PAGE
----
Florida lawmaker introduces bill to ban abortion after detectable heartbeat
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Florida lawmaker introduces bill to ban abortion after detectable heartbeat

heartbeat

Florida will soon become one of five states in 2019 to introduce legislation to ban abortion once a baby’s heartbeat has been detected. Representative Mike Hill (R-Pensacola) filed the measure for consideration during the legislative session beginning March 5th. Hill said his constitutional oath played a part in introducing the bill: “My oath said that I would protect life, liberty and the pursuit of happiness — life being the first one.” Missouri, South Carolina, Kentucky, and Mississippi all have either introduced or promised to introduce heartbeat bills this year.

A baby’s heartbeat begins around six weeks gestation, but is typically able to be picked up by Doppler from eight to 10 weeks gestation. Some research indicates the heartbeat may start as early as 16 days after conception.

The bill, HB235, would make it a third-degree felony for “[a]ny person [to] knowingly or purposefully perform[] or induce[] an abortion on a pregnant woman with the specific intent of causing or abetting the termination of the life of the unborn human being whose fetal heartbeat has been detected.” It would also require physicians to perform an examination for a detectable heartbeat. During his campaign, Governor Ron DeSantis promised to sign legislation what would make abortion illegal after a fetal heartbeat was detected. In Florida, third degree felonies are punishable by up to five years in prison, and a fine of up to $5,000.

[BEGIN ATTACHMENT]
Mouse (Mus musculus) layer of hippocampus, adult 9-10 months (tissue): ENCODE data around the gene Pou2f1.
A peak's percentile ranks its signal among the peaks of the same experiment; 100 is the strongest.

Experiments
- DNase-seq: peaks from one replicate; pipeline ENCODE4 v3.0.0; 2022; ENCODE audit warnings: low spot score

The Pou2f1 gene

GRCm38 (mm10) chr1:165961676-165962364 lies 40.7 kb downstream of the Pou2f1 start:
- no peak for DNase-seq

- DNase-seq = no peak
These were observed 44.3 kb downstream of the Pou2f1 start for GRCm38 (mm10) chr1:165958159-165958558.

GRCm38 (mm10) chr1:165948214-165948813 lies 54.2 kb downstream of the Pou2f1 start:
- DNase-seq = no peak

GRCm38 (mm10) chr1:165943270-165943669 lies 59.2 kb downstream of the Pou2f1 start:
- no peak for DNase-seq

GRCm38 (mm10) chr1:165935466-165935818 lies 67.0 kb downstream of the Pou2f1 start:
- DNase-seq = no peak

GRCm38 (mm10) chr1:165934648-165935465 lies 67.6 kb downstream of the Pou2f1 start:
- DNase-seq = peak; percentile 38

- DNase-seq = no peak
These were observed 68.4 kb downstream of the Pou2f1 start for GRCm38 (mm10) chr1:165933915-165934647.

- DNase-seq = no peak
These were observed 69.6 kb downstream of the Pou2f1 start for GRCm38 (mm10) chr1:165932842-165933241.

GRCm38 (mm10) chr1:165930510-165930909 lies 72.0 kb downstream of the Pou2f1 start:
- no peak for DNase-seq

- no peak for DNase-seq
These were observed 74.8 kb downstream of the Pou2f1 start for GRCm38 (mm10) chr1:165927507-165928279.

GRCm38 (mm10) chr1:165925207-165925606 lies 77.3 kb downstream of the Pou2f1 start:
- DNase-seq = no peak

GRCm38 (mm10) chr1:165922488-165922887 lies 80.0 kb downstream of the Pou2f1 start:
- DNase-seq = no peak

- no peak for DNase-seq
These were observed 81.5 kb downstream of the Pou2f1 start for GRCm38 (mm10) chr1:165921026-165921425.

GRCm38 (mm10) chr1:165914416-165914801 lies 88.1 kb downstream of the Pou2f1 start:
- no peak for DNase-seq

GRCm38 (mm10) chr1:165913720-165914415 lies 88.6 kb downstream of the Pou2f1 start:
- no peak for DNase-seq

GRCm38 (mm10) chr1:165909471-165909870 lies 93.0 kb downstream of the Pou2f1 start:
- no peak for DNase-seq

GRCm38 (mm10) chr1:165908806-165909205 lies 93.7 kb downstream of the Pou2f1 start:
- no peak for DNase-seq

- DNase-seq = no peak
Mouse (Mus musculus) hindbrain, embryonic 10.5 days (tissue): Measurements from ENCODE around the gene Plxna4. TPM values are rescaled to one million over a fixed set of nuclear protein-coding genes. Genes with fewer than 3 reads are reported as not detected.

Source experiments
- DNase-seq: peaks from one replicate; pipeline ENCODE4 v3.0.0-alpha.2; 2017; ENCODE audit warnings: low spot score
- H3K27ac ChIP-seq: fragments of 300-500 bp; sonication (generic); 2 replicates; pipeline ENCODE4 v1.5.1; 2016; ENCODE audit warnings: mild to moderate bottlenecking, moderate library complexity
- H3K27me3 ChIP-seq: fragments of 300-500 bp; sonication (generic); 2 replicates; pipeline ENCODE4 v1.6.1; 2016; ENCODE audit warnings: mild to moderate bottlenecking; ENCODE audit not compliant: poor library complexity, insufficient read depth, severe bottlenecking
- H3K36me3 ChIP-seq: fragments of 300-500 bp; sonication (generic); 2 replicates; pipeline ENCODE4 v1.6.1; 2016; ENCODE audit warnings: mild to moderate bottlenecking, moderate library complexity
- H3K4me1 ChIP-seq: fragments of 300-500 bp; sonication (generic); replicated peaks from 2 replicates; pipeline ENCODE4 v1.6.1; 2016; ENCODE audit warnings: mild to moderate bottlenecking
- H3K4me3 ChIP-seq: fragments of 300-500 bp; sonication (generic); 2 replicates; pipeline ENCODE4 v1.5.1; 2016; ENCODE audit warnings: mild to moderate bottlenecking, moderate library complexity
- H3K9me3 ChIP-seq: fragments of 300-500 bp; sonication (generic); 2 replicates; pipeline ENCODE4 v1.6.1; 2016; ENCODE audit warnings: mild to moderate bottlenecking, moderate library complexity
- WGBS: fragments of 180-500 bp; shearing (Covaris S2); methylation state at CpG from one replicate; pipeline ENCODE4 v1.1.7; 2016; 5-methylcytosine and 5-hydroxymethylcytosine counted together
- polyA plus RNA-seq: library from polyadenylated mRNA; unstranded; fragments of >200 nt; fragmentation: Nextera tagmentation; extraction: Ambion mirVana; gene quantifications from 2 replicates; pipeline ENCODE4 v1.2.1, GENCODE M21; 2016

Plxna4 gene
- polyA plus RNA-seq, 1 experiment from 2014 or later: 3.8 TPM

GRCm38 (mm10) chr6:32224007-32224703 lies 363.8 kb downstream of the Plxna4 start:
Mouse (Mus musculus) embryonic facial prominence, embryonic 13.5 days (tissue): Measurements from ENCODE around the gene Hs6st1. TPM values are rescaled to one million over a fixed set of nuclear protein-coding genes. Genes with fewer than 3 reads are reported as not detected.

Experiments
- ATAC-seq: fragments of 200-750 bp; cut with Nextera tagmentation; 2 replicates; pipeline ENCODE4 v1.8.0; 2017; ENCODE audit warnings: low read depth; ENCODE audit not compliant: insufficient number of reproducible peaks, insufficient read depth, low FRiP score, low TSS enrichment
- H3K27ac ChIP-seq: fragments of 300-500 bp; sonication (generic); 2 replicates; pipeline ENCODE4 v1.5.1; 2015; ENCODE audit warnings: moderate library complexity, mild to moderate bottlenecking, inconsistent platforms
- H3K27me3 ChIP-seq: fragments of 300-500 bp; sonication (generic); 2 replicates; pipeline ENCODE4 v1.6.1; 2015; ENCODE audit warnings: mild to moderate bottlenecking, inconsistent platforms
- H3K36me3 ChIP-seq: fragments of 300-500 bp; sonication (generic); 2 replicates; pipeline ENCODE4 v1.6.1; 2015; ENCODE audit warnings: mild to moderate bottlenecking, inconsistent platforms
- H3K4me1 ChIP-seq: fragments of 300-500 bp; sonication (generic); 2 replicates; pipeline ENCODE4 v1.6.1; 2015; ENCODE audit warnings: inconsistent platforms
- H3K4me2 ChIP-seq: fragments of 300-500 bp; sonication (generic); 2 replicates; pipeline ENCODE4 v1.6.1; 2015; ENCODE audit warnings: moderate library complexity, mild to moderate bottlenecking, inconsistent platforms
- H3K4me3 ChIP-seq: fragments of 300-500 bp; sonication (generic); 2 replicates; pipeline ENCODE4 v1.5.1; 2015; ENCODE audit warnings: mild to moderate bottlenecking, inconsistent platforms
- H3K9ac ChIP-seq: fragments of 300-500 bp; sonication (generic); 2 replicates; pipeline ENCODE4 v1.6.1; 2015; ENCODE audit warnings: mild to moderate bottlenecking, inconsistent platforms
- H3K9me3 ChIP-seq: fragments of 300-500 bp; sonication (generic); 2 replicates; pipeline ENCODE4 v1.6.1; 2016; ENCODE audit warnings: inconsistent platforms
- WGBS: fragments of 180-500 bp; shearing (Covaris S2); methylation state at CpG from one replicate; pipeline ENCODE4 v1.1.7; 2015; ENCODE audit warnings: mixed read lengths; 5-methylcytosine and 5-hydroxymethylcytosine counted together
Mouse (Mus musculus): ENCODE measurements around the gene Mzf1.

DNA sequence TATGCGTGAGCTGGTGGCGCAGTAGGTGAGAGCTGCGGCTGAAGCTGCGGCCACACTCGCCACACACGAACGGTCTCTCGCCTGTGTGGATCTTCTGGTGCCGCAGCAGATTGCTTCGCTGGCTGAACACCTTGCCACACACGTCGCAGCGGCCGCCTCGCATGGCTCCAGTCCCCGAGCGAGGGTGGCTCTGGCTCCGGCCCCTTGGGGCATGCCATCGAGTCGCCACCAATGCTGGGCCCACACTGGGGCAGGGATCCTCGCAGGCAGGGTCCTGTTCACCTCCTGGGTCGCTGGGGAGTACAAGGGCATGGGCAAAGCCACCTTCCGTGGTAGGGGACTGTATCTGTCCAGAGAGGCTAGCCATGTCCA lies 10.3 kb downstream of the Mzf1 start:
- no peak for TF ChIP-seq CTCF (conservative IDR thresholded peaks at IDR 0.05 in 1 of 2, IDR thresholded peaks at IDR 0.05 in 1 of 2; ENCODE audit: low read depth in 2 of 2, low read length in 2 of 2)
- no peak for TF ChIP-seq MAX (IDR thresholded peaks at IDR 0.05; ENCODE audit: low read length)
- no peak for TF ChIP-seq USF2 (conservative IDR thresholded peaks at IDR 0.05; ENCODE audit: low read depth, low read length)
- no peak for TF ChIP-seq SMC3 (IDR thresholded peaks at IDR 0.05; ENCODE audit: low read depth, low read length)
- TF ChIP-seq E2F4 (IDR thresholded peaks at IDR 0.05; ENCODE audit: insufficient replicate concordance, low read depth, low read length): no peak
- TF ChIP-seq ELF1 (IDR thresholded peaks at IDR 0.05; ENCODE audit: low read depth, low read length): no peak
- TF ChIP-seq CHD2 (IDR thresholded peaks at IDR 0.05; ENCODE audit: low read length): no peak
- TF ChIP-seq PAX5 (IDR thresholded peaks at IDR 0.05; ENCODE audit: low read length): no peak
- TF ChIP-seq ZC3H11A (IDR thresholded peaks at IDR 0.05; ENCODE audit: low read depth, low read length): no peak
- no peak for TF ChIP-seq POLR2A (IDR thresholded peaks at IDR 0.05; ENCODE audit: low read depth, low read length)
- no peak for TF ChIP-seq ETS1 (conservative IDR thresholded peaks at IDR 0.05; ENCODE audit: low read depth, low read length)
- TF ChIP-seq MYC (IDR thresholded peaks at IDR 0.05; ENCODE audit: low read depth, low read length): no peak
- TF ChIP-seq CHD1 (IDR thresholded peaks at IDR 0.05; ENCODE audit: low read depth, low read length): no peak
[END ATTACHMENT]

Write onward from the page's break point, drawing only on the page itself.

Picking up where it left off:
Similar to other bills, including one introduced in Kentucky, the proposed legislation makes exceptions for the life of the mother, provided that two physicians “certify in writing that, in reasonable medical judgment, the termination of the pregnancy is necessary to save the pregnant woman’s life or avert a serious risk of substantial and irreversible physical impairment of a major bodily function of the pregnant woman other than a psychological condition.”

The legislative initiative has already received pushback from state pro-abortion groups. Laura Goodhue, executive director for the Florida Alliance of Planned Parenthood Affiliates, called the measure “clearly unconstitutional,” and stated that it was “another attempt by a Florida politician – we’ve seen it before – at criminalizing doctors and interfering in women’s private medical decisions.”

Currently Republicans hold the majority in both Florida’s House and Senate, giving the legislation a good chance of becoming law.

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